Two for the Road is a hangout for mystery writers Tammy Kaehler and Simon Wood to chat, reminisce, gossip, speculate and argue about all things motorsport.

Wednesday, January 30, 2013

The Cost of Good Intentions

By Simon

Not sure if people caught this little story about Mark Hales. Hales is well known car journalist and racing driver in the UK. He's been around since I was an egg. Hales is in hot water right now because he blew engine on David Piper’s Porsche 917. Hales was driving the car for an article and he over-revved the engine and popped it (although there is some debate this issue). David Piper, who has been racing long before I was an egg, sued Hales over the damage and won. Hales now owes Piper $174,000 for the engine rebuild and the court costs. The demand is likely to cost Hales his home and push him into bankruptcy. Ouch.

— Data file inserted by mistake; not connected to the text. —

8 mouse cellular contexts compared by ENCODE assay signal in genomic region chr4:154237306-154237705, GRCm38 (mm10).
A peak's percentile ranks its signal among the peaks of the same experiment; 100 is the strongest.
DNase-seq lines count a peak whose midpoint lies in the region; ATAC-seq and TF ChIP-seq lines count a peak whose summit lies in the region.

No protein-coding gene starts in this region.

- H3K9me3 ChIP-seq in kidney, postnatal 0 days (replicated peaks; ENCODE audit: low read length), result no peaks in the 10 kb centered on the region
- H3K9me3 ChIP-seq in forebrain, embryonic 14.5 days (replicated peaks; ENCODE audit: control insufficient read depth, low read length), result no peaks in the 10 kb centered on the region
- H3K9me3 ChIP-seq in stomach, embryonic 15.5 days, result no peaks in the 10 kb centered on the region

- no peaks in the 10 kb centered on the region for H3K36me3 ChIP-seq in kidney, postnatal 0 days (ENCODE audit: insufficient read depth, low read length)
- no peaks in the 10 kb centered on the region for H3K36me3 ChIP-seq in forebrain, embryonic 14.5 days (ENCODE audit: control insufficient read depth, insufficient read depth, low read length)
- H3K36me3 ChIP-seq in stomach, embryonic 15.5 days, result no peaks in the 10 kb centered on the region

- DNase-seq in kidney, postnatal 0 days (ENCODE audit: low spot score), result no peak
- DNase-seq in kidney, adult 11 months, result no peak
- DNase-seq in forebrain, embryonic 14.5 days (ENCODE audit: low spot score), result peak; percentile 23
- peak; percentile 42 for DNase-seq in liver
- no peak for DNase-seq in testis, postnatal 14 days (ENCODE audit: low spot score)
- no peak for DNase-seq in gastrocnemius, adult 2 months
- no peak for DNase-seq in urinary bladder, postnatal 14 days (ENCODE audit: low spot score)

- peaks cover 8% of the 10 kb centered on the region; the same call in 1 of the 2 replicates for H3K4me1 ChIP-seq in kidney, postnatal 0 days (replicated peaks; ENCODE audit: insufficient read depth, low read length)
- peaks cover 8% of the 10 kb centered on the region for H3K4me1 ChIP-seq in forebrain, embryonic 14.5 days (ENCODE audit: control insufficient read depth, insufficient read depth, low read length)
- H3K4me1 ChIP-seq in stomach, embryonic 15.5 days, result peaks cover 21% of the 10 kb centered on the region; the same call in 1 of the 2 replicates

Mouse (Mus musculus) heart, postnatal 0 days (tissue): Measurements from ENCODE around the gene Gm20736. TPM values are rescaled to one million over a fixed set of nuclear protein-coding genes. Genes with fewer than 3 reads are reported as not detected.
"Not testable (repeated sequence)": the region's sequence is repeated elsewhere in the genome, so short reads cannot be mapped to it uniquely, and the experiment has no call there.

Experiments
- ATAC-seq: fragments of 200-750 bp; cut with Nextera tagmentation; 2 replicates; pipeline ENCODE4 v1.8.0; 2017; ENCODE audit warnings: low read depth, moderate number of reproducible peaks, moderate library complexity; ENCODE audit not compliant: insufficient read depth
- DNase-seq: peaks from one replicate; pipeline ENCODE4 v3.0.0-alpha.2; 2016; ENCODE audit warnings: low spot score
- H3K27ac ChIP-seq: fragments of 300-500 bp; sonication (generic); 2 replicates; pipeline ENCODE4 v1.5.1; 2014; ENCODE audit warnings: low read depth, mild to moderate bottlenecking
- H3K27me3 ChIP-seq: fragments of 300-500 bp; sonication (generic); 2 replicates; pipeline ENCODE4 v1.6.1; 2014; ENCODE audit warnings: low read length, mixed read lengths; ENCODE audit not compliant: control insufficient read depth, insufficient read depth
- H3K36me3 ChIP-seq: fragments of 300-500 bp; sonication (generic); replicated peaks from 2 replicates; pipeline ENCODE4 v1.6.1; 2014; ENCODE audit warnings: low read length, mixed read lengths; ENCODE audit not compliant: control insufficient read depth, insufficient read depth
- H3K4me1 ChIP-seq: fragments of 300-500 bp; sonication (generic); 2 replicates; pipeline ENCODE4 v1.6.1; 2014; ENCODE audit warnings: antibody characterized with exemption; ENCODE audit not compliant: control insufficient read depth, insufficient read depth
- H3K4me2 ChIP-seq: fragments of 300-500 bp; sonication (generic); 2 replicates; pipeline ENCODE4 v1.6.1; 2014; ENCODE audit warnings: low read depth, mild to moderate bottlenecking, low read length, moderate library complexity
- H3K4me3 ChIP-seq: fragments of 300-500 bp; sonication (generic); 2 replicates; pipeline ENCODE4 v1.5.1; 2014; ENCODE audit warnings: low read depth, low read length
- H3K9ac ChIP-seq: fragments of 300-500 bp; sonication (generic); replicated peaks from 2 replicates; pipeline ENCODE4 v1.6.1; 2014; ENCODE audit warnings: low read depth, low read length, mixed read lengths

There are a lot of things going on here in the background. Hales claims the car miss-shifted and wasn’t his fault. Piper says Hales revved higher than as instructed. Hales supposedly agreed verbally to cover the costs before he knew the damage cost $100k. To add insult to injury, it doesn’t look like anyone took out any insurance to cover any potential damage, which I find surprising. The 917 is worth $2million. It looks like a lot of balls got dropped. Overall, it’s a big mess.

I can sympathize with Mark Hales’ plight. I once destroyed someone’s car. I can’t go into details because a story was concocted to cover up what happened as the one of the owner didn’t know I would be driving the car. I did come away with two broken vertebrae for my trouble, so I didn’t get away scot-free. But I can see how these things happen. Everybody knows each other. Everyone trusts each other. And one day someone says, do you want to take it for a spin and no one thinks the worst will happen and naturally no one protects themselves for it.

My advice is always, if you're going to race a car, make sure it’s your own—or have a lot of insurance.


  1. Wow, that's just an awful situation all around.

    1. It is and I'm not in his driving shoes.